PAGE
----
Judges 2:7-10 The Death Of Joshua, And Godliness.

Judges 2:7-10 The Death Of Joshua, And Godliness.

Although the people were not perfect, the writer is able to affirm that “the people served the LORD all the days of Joshua, and all the days of the elders who outlived Joshua” (v. 7a). Leadership is important for the good of any community, but especially for the covenant community of the church. It is a rare case indeed to have a godly society with godly leadership. One thing stands out in this passage as that which set Joshua and the elders apart – they “had seen all the great works of the LORD which he had done for Israel” (v. 7b). Godly leadership is only provided by those who know the LORD to be the sovereign God of history, who acts in history on behalf of his covenanted people. Those who forget this history forget the God who acts in history. The second thing to note, with respect to Joshua in particular, was that he was a servants of the LORD. The record reveals how he was also a servant for the people, but this was secondary, and based upon his primary duty (v. 8).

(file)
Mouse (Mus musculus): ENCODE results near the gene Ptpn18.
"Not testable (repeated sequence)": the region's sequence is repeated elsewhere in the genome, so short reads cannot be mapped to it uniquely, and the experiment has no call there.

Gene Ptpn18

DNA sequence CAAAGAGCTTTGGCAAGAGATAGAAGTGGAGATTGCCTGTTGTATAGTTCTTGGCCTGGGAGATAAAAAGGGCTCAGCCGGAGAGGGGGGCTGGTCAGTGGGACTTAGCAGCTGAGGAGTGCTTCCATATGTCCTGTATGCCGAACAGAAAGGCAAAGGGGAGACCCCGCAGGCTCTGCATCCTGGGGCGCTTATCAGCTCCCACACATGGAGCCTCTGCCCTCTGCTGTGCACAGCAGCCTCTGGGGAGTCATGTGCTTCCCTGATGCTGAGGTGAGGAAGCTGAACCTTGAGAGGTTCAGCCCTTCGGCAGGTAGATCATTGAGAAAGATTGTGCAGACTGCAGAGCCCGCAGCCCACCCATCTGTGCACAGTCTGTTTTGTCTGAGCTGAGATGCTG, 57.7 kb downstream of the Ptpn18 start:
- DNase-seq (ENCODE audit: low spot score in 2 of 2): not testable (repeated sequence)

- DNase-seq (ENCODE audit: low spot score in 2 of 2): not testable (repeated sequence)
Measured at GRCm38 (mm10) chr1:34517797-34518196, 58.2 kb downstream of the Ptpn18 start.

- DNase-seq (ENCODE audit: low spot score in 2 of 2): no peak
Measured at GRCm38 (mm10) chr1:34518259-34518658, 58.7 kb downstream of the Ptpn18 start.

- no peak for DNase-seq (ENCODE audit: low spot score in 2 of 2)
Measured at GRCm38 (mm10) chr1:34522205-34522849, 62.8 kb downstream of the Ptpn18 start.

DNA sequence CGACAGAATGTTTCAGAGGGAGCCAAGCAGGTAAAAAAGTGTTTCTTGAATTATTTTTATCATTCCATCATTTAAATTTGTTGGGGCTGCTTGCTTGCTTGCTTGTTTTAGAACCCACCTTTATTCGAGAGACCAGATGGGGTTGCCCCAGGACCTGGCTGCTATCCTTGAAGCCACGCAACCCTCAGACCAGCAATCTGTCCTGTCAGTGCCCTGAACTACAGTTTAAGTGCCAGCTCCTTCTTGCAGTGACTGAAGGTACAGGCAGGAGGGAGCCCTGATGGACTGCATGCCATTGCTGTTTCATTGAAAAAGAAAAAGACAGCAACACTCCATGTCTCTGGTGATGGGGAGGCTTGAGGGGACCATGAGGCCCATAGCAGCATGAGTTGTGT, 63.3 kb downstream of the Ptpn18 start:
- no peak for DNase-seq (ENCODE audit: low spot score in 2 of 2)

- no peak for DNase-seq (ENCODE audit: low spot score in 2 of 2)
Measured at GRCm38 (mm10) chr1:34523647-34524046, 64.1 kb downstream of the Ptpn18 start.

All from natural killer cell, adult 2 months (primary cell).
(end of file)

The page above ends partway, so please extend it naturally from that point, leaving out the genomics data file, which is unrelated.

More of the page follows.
Too many have a pagan view of the body, especially as it passes to the grave. The churches loses a great deal when it forgets the importance of where one’s body lays. It was important that Joshua be buried in the land of his inheritance, for Joshua had laboured, however imperfectly, all the days of his life that the LORD’s kingdom would come, that his will would be done on earth as it was in heaven. The Christian hope is not one of a bodiless or earthless future – quite the opposite. The Christian hope is one of a resurrection body dwelling in a new heavens and a new earth. Heaven isn’t our permanent home, the earth is. Joshua wanted to be raised in the land which the LORD had promised to him, the place he laboured as the LORD’s servant, and one day he shall. However, when that generation had all passed, the next generation had forgotten the works which the LORD had done, for they did not know the LORD. It is only the true children of faith who remember their covenantal history.

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